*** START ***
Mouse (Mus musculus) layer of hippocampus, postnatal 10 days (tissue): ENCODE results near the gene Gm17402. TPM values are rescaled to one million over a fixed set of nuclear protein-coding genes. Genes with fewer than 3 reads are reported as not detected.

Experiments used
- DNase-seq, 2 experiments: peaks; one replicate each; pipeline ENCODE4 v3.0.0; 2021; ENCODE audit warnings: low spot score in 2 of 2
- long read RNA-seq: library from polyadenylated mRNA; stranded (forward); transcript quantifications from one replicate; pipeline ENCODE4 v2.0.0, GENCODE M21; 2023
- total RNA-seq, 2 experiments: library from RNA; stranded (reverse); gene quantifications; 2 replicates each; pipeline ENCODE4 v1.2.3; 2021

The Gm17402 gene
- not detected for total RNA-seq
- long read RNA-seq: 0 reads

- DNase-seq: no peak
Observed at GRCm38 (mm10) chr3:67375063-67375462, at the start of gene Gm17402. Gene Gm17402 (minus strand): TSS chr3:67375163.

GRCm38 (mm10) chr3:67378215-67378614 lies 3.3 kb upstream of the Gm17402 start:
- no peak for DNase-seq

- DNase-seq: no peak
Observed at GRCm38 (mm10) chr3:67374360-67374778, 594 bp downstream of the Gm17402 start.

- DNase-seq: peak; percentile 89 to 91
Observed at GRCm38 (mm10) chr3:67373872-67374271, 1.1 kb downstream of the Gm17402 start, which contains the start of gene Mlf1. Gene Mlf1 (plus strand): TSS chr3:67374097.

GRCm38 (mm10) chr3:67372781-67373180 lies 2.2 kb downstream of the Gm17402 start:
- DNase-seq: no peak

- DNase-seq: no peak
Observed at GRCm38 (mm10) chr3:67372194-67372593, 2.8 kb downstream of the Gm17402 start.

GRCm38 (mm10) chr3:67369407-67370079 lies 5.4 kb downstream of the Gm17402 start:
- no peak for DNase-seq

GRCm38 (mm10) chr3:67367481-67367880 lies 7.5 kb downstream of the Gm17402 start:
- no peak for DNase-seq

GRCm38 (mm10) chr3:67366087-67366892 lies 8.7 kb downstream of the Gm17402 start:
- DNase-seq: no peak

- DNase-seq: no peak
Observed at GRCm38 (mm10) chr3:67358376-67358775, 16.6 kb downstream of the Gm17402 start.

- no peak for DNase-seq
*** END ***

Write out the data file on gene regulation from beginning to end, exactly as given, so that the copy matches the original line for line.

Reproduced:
Mouse (Mus musculus) layer of hippocampus, postnatal 10 days (tissue): ENCODE results near the gene Gm17402. TPM values are rescaled to one million over a fixed set of nuclear protein-coding genes. Genes with fewer than 3 reads are reported as not detected.

Experiments used
- DNase-seq, 2 experiments: peaks; one replicate each; pipeline ENCODE4 v3.0.0; 2021; ENCODE audit warnings: low spot score in 2 of 2
- long read RNA-seq: library from polyadenylated mRNA; stranded (forward); transcript quantifications from one replicate; pipeline ENCODE4 v2.0.0, GENCODE M21; 2023
- total RNA-seq, 2 experiments: library from RNA; stranded (reverse); gene quantifications; 2 replicates each; pipeline ENCODE4 v1.2.3; 2021

The Gm17402 gene
- not detected for total RNA-seq
- long read RNA-seq: 0 reads

- DNase-seq: no peak
Observed at GRCm38 (mm10) chr3:67375063-67375462, at the start of gene Gm17402. Gene Gm17402 (minus strand): TSS chr3:67375163.

GRCm38 (mm10) chr3:67378215-67378614 lies 3.3 kb upstream of the Gm17402 start:
- no peak for DNase-seq

- DNase-seq: no peak
Observed at GRCm38 (mm10) chr3:67374360-67374778, 594 bp downstream of the Gm17402 start.

- DNase-seq: peak; percentile 89 to 91
Observed at GRCm38 (mm10) chr3:67373872-67374271, 1.1 kb downstream of the Gm17402 start, which contains the start of gene Mlf1. Gene Mlf1 (plus strand): TSS chr3:67374097.

GRCm38 (mm10) chr3:67372781-67373180 lies 2.2 kb downstream of the Gm17402 start:
- DNase-seq: no peak

- DNase-seq: no peak
Observed at GRCm38 (mm10) chr3:67372194-67372593, 2.8 kb downstream of the Gm17402 start.

GRCm38 (mm10) chr3:67369407-67370079 lies 5.4 kb downstream of the Gm17402 start:
- no peak for DNase-seq

GRCm38 (mm10) chr3:67367481-67367880 lies 7.5 kb downstream of the Gm17402 start:
- no peak for DNase-seq

GRCm38 (mm10) chr3:67366087-67366892 lies 8.7 kb downstream of the Gm17402 start:
- DNase-seq: no peak

- DNase-seq: no peak
Observed at GRCm38 (mm10) chr3:67358376-67358775, 16.6 kb downstream of the Gm17402 start.

- no peak for DNase-seq